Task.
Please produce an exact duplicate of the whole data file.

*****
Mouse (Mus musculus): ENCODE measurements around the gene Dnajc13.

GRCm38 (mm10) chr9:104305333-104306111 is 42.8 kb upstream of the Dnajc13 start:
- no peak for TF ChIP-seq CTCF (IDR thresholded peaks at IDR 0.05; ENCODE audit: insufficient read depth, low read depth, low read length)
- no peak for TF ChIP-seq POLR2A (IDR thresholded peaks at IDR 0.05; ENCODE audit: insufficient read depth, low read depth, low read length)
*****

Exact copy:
Mouse (Mus musculus): ENCODE measurements around the gene Dnajc13.

GRCm38 (mm10) chr9:104305333-104306111 is 42.8 kb upstream of the Dnajc13 start:
- no peak for TF ChIP-seq CTCF (IDR thresholded peaks at IDR 0.05; ENCODE audit: insufficient read depth, low read depth, low read length)
- no peak for TF ChIP-seq POLR2A (IDR thresholded peaks at IDR 0.05; ENCODE audit: insufficient read depth, low read depth, low read length)